Through the history, women were often portrayed as sensitive and weak, ready to faint at even the slightest sight of something disturbing, such as blood. That is quite ironic, considering that women literally bleed for several days every month for the better part of their lives.
It must have been so annoying to have to pretend to be a wilting flower that faints at a sight of a few drops of blood, just to make men feel more secure in their roles of strong and powerful protectors… but let’s not get into that, because it is a completely different topic from the one we are going to be talking about now. And that is, with all that blood (and discharge too, which is mostly perfectly healthy and normal), how to save your underwear from being ruined. The first way is to try to prevent the problem.
Pantyliners to the rescue
If you have discharge often, pantyliners are a good idea. But be warned, even if you choose the softest possible ones, they might start chafing after a while, so make sure to also have some random underwear that you are not worried about getting ruined that you can wear without pantyliners so your private parts can take a rest. And when it comes to period, if you use pads, on the days when you have a heavy flow, consider using multiple pads at once. It might seem weird in the beginning, but making a ‘longer’ pad out of two ordinary ones lined up might make a big difference.
Many women also have special underwear just for their period. It has already been stained, so it is not the end of the world if it happens again. And that is a great idea, no doubt about it. But there are lots of women who keep thinking things like “What if I get hit by a car and the doctors see my underwear is terrible?” Not that the doctors will care, they just want to help you, but that worry makes the option of period panties not viable for everyone.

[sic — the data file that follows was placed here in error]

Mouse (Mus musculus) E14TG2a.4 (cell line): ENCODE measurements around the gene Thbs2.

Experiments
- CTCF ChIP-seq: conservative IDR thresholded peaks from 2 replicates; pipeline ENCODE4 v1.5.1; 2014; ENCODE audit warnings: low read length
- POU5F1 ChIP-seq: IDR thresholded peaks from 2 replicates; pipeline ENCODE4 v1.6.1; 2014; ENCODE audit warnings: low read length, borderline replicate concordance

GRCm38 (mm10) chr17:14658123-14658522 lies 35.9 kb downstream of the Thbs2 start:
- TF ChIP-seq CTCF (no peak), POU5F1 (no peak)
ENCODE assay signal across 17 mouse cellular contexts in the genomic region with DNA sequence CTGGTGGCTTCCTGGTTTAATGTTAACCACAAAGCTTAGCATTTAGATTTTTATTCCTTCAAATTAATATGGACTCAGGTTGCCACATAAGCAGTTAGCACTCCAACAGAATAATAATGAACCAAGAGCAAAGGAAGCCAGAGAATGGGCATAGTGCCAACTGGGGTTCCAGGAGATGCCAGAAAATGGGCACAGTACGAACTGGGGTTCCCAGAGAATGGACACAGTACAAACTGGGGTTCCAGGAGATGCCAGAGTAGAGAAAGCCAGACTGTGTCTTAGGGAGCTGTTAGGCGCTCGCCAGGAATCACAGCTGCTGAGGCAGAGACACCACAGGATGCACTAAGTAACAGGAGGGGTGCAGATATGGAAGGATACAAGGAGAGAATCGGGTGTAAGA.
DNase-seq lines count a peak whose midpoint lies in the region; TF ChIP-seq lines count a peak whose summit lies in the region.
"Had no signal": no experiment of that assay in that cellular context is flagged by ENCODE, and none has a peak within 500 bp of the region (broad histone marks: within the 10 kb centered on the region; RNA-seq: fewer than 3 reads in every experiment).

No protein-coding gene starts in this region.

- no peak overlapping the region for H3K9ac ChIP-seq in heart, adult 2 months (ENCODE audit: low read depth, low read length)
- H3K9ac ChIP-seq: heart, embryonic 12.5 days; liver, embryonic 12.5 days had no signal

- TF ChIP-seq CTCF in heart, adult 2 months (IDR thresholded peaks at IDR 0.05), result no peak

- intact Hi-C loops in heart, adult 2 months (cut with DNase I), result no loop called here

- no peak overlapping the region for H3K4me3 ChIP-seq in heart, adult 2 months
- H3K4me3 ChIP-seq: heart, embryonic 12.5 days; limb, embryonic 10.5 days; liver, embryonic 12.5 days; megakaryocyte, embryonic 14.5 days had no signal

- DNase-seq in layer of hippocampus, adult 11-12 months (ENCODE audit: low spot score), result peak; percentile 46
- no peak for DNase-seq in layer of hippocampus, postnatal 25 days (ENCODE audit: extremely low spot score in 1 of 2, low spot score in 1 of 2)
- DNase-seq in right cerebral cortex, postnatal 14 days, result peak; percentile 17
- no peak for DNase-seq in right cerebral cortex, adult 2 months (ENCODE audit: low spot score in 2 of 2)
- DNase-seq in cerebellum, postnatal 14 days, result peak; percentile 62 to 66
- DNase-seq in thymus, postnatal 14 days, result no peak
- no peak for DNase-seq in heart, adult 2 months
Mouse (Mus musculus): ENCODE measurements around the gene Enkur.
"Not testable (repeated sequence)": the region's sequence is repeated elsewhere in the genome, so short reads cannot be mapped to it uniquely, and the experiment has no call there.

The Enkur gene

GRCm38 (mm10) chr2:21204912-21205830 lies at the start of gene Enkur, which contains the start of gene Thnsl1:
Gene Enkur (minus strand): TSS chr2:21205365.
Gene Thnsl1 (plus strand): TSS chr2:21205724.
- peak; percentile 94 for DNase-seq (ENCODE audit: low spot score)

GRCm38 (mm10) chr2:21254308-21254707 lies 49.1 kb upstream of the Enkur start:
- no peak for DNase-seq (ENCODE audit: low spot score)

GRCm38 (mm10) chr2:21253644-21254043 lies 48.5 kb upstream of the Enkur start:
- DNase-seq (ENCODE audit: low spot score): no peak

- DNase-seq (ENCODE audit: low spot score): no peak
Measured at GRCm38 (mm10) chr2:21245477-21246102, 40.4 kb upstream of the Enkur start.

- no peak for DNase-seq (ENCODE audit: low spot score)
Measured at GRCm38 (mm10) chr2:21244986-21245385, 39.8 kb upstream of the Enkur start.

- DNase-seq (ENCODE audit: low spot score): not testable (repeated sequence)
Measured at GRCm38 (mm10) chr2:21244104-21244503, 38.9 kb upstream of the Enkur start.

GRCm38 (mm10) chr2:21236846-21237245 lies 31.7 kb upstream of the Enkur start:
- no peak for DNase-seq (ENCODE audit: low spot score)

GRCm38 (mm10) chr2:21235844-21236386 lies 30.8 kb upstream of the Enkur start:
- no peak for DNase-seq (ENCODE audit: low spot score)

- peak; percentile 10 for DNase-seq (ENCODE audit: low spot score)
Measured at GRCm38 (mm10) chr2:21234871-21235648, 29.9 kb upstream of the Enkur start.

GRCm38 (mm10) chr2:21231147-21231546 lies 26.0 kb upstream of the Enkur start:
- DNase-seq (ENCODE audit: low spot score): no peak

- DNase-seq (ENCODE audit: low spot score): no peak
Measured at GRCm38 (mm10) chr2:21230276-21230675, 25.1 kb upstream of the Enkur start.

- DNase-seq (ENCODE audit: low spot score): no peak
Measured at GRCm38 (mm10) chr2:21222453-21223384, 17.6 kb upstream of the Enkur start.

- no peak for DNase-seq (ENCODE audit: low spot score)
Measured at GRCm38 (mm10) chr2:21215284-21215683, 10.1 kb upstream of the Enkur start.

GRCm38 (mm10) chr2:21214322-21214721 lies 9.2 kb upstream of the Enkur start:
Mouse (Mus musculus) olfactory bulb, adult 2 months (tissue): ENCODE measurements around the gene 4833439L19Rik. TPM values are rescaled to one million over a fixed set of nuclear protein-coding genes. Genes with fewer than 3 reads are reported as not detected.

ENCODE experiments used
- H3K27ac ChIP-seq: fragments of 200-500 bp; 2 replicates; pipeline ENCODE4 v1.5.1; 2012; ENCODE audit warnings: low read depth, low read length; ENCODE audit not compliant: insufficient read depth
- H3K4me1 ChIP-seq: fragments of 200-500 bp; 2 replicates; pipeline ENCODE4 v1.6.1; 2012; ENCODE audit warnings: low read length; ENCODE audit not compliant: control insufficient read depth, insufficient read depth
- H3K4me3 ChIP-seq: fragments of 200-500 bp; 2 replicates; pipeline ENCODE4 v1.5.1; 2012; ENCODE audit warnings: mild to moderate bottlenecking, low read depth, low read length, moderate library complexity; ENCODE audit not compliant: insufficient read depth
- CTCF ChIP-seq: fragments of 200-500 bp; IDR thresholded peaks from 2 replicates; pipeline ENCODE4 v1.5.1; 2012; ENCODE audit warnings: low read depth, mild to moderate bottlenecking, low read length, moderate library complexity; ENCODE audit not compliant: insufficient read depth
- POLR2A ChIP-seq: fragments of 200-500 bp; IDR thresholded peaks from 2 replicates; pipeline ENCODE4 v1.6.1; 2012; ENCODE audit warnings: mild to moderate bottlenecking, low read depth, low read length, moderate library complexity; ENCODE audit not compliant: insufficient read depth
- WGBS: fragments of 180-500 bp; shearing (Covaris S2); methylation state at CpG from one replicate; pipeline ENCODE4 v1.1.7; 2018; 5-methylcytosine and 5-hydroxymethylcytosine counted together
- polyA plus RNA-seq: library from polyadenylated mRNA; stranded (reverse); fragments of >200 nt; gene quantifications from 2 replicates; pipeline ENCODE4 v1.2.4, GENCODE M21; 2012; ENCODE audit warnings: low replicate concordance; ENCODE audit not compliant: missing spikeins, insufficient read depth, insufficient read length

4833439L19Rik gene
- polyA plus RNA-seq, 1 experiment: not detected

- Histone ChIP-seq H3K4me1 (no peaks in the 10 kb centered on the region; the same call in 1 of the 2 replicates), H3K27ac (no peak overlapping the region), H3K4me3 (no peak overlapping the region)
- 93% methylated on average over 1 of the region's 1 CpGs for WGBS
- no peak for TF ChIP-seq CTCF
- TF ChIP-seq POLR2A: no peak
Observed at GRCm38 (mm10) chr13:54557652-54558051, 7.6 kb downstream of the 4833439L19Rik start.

Good old cold water!
So, when your underwear gets leaked on, what are the best things you can do? Cold water! Cold water is an extremely simple and extremely effective method for blood stains. You can run your undies under the cold water, or leave them to soak in a plastic tub, but it is guaranteed to get out most, if not all, of the blood, especially if you get the stain while it’s still fresh.
Another way to remove the stains is to mix aspirin or some baking soda with some water into a grainy paste and put it on the stain. After you leave it for a couple of hours, it should achieve the desired effect. If you are dealing with lighter coloured underwear that you are not worried will lose its colour, you can also use lemon juice on the stain. It should also be left to work for at least half an hour.
Here is a trick to protect the rest of your clothing, or, if you sleep in your underwear, maybe even your bed sheets. On the days when the flow is heavy, wear a pair of tight boxer shorts over your ordinary underwear. Even if you leak, that additional layer will almost definitely protect your outer garments.